U.N. Security Council members have reacted cautiously to Iran's defiant uranium enrichment claim. VOA's Peter Heinlein at the U.N. reports the Council will wait to hear from the head of the International Atomic Energy Agency before deciding on its next steps.
The five veto-wielding permanent Security Council members all individually criticized Iran Wednesday for announcing it has successfully enriched uranium for the first time. Separately, China's U.N. ambassador announced that senior diplomats of all five countries plus Germany would meet in Moscow next Tuesday to discuss the latest developments.
But there is no move to take any Council action until after April 28th, when the International Atomic Energy Agency's next report on Iran is due. All eyes are on I.A.E.A Director Mohamed ElBaradei, who is in Tehran to assess whether the country is complying with the Council's earlier demand that it halt all enrichment work.
In the meantime, ambassadors responded cautiously to questions about the possibility of punitive measures in the future. Russia's U.N. envoy Andrey Denisov suggested that Iran's claim of enrichment should be viewed with skepticism. "There is no reason for punitive measures. There is no obvious evidence of non-compliance with the non-proliferation regime. There are statements which are taken by experts skeptically, and there are some warm-up dances. And that's all," he said,.
Chinese envoy Wang Guangya said Beijing also remains cool to the idea of sanctions. At the same time, he joined the other Council members in criticizing Iran. He called on the Tehran government to be more cooperative with the U.N. nuclear watchdog agency. "For China, we are concerned about the events and the way things are developing because according to what they announced, certainly I believe it is not in line with what is required of them by the international community, including the IAEA resolution and the Security Council (presidential statement)," he said.
Other ambassadors expressed unanimous support for pursuing the diplomatic track. But British envoy Emyr Jones-Parry warned that if Iran fails to heed the Council's earlier call to halt its nuclear enrichment program, he and others would call for tougher measures. "We'll have to take judgments accordingly. If there's not compliance, it will be our intention to take forward resolutions within the council that will make compulsory what is at the moment an urging by the Council," he said.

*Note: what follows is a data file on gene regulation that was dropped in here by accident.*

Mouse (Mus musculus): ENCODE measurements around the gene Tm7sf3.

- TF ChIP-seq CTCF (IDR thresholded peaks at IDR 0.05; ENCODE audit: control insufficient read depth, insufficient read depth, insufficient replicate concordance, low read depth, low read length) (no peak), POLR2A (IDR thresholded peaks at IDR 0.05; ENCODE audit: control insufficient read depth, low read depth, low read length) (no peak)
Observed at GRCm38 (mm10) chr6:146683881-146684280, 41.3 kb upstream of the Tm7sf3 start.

U.S. Secretary of State Condoleezza Rice earlier called for "strong steps" to respond to Iran's uranium enrichment claim. Washington's U.N. Ambassador John Bolton said Tehran's announcement amounts to what he called "expressing disdain for the Security Council".
"The risk that Iran poses by mastery of the nuclear fuel cycle, and especially by uranium enrichment is that the decision whether to accumulate enough highly enriched uranium to construct a nuclear weapon is entirely in their hands, and given their record, given the statements of President Ahmedinejad, that is leaving a potential nuclear weapons capability in the hand of the world's largest state sponsor of terrorism, and that is not a happy prospect," he said.
Ambassador Bolton indicated, however, that the United States would wait to hear I.A.E.A. director ElBaradei's verdict before deciding what steps to take next.
ElBaradei arrived in Tehran Wednesday, less than 48 hours after President Ahmedinejad's uranium enrichment declaration. News agencies quoted him as saying he hopes to convince Iranian leaders to suspend its enrichment program until what he called "outstanding issues" are clarified. He said "I would like to see that Iran has come to terms with the request of the international community".